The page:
What do Zombies and a Victorian-era museum featuring restraints as mental health tools have to do with public health education?
On this episode of the NNLM Discovery podcast, Region 7’s associate director, Jessica Kilham, shares how NNLM is supporting “Outbreak,” a summer program at the Public Health Museum in Tewksbury, MA that teaches high school students about public health. The final project for the week is an outbreak simulation for a zombie apocalypse!
You can view a short video about the story here on the NLM YouTube Channel.
The NNLM is the outreach arm of the National Library of Medicine with the mission to advance the progress of medicine and improve the public health by providing all U.S. health professionals with equal access to biomedical information and improving the public's access to information to enable them to make informed decisions about their health. The seven Health Sciences Libraries function as the Regional Medical Library (RML) for their respective region, with Region 7 consisting of: Connecticut, Massachusetts, Maine, New Hampshire, New York, Rhode Island and Vermont. To learn more about Region 7 visit: http://www.nnlm.gov/about/regions/region7.
All of the artwork for this podcast series has been created with a generative AI image-to-image tool! The prompt for this episode was to change a photo of the Tewksbury hospital “into a colorful oil painting.”
Join Outreach Services Librarian, Yamila El-Khayat, for new episodes of the NNLM Discovery podcast. You can subscribe on Apple Podcasts, Spotify, Amazon Music, Google Podcasts, or listen on our website www.nnlm.gov/podcast. Please be sure to like, rate, and review the show!
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I’m librarian Yamila El-Khayat and this is NNLM Discovery a podcast from the Network of the National Library of Medicine. This podcast series explores how NNLM is improving the public’s health by communicating in new ways. Today’s episode is, “Outbreak!,” a story from Region #7. Associate Director of Region #7, Jessica Kilham, will be joining us today. Hi Jessica!
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Hi, Yamila. It's so nice to finally meet you.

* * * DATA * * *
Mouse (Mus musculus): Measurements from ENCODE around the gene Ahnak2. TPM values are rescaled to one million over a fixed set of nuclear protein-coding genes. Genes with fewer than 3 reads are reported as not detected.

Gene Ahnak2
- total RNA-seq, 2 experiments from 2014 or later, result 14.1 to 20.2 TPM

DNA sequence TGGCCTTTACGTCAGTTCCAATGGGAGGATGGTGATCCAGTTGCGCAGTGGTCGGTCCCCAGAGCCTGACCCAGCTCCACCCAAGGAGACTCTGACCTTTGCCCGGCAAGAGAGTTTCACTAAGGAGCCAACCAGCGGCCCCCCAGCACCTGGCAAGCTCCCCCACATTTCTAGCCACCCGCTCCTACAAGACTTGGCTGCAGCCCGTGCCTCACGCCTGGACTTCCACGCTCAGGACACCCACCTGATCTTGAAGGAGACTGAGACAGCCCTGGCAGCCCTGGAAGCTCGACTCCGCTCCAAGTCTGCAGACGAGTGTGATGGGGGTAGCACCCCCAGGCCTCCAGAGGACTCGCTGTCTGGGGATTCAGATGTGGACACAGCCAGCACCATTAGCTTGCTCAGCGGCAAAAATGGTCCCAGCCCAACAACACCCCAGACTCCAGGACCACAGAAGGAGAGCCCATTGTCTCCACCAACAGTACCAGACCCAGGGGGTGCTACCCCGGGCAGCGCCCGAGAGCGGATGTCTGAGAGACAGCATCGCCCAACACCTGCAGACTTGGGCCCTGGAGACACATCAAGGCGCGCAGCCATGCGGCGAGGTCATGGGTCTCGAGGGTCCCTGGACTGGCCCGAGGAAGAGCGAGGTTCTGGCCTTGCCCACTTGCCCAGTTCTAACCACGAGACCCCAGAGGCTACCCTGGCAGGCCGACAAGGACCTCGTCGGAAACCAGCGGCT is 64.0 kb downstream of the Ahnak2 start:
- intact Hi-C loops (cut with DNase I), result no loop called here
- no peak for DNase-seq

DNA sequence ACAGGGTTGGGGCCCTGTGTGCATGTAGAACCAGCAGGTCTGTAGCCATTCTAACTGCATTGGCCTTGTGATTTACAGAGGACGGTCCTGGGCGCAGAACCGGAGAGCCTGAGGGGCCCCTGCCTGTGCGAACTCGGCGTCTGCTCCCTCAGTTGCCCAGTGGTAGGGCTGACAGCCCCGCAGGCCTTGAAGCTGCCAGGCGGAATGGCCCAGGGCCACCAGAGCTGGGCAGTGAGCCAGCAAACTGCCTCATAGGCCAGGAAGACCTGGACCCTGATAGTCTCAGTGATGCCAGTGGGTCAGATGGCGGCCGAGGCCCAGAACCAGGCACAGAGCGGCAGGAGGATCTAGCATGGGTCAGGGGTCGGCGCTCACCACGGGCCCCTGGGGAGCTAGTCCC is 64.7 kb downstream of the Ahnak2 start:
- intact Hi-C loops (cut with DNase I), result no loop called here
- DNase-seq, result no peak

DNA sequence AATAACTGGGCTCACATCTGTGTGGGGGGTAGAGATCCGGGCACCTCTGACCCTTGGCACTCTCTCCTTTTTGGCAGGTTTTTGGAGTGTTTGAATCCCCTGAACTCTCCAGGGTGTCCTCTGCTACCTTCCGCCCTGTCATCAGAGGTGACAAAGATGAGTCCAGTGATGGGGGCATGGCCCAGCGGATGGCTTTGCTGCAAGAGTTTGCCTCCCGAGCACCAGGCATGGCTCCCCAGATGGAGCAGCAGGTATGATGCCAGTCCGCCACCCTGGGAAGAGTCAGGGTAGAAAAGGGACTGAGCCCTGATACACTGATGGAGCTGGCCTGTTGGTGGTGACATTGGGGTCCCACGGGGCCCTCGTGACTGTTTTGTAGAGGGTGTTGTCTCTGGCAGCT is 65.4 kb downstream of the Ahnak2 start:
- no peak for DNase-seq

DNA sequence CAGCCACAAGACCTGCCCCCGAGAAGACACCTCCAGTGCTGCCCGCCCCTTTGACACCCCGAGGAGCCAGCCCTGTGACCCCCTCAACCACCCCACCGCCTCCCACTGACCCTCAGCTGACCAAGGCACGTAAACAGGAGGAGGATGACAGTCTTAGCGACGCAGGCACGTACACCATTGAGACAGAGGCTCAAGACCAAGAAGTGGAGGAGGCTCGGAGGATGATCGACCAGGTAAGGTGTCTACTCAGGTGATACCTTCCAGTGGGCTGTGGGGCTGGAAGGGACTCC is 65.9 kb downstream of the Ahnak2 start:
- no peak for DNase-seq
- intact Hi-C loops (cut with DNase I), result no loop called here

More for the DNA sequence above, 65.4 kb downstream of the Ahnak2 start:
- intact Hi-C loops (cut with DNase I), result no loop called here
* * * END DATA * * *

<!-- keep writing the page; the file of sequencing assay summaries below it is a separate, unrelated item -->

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Nice to meet you, too. So, Outbreak, you've already grabbed my attention. Which outbreak are we talking about today?
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Well, we aren't talking about the COVID kind. We'll be discussing something much more fun than that. Zombie outbreaks.
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I love it. I would much rather talk about zombies instead of COVID.
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Agreed. We'll get to the zombies, though, in a minute. But let's start our story in another fun setting at the old Tewksbury State Hospital in Massachusetts, which was built in 1895.
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How cool. But, I've never heard of Tewksbury.
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Well, Tewksbury is about 30 minutes north of Boston. The old Tewksbury State hospital grounds were established in 1854, on an 800 acre campus that still houses a modern day hospital. The centerpiece of the campus is the old administrative building, which we visited. Today, the administrative building houses something else that's very unique. It's the first museum in the country to focus on public health.
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Zombies and a Victorian era museum! This sounds like the perfect NNLM Discovery podcast episode.
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I totally agree. Dr. Al DeMaria, President of the Public Health Museum and Epidemiologist for the Massachusetts Department of Public Health, was our tour guide.